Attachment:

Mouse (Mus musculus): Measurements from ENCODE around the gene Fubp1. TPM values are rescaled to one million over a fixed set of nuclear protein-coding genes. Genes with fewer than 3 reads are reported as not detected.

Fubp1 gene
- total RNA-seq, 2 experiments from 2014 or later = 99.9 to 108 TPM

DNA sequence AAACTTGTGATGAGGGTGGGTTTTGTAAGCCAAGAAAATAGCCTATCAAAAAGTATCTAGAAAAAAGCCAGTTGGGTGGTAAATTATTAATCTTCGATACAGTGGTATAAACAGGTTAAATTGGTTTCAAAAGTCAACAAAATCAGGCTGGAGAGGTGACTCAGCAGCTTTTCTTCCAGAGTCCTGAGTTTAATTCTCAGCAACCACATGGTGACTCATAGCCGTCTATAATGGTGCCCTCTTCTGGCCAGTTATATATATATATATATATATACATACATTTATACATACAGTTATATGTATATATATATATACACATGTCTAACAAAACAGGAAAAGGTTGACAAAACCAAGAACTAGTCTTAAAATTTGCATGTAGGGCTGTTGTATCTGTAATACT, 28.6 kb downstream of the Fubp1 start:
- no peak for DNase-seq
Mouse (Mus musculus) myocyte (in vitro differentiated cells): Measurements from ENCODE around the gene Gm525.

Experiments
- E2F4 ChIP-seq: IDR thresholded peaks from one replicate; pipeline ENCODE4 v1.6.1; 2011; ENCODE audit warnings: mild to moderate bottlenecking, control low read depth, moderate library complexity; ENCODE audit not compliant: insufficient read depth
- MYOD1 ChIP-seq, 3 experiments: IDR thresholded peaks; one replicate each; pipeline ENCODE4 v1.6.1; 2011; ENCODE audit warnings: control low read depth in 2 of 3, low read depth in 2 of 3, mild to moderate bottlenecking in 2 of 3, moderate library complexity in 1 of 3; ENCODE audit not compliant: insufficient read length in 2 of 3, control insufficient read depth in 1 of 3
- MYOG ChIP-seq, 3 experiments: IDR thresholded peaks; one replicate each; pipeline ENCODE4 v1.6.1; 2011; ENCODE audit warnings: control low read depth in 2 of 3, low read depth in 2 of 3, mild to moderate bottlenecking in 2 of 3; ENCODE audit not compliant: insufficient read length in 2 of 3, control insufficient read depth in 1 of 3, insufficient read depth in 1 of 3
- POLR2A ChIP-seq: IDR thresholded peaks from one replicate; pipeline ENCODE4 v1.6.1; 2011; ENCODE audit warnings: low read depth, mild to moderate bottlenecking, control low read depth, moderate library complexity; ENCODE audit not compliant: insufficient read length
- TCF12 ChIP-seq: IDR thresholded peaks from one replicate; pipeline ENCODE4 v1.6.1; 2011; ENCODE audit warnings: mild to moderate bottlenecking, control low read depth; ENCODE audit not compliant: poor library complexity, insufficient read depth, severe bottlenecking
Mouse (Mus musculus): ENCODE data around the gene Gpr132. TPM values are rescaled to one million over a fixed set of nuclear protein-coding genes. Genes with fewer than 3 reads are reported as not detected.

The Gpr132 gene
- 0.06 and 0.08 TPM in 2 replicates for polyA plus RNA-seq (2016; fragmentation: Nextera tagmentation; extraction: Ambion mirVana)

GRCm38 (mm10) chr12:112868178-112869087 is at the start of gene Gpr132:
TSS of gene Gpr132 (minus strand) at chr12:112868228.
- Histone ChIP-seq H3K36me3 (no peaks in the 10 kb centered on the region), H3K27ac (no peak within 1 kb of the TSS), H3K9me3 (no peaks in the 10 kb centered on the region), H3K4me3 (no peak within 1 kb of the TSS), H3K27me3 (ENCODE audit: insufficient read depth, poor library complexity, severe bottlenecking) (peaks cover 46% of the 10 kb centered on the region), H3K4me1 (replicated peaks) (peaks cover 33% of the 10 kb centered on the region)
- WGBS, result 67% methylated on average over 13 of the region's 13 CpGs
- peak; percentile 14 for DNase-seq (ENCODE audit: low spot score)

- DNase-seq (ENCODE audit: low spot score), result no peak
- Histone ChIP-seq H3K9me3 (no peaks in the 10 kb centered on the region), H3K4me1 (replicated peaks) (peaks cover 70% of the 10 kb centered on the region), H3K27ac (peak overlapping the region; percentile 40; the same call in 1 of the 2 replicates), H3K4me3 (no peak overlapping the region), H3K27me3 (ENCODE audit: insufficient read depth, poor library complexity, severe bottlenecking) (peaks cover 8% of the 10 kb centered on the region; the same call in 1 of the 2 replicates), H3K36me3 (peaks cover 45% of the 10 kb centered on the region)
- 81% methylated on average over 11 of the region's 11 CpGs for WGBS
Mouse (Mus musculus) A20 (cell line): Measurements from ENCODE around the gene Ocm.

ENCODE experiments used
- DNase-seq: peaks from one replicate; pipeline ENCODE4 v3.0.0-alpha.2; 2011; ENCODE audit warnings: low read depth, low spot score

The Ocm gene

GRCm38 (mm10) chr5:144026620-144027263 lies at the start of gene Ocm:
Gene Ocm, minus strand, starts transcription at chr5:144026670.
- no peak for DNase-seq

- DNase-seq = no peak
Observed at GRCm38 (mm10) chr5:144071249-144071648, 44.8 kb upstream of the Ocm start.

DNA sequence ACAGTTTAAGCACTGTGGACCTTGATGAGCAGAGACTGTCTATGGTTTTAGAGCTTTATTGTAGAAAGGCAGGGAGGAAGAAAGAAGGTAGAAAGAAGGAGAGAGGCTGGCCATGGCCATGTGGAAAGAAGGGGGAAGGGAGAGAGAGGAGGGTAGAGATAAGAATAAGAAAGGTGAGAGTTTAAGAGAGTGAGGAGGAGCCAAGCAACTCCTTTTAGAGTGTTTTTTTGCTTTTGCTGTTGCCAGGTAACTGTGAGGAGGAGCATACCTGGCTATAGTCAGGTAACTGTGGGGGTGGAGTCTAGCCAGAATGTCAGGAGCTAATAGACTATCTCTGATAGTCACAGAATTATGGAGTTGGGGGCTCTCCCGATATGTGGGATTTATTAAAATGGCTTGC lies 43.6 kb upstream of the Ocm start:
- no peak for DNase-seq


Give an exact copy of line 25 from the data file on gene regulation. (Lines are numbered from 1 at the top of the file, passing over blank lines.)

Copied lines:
ENCODE experiments used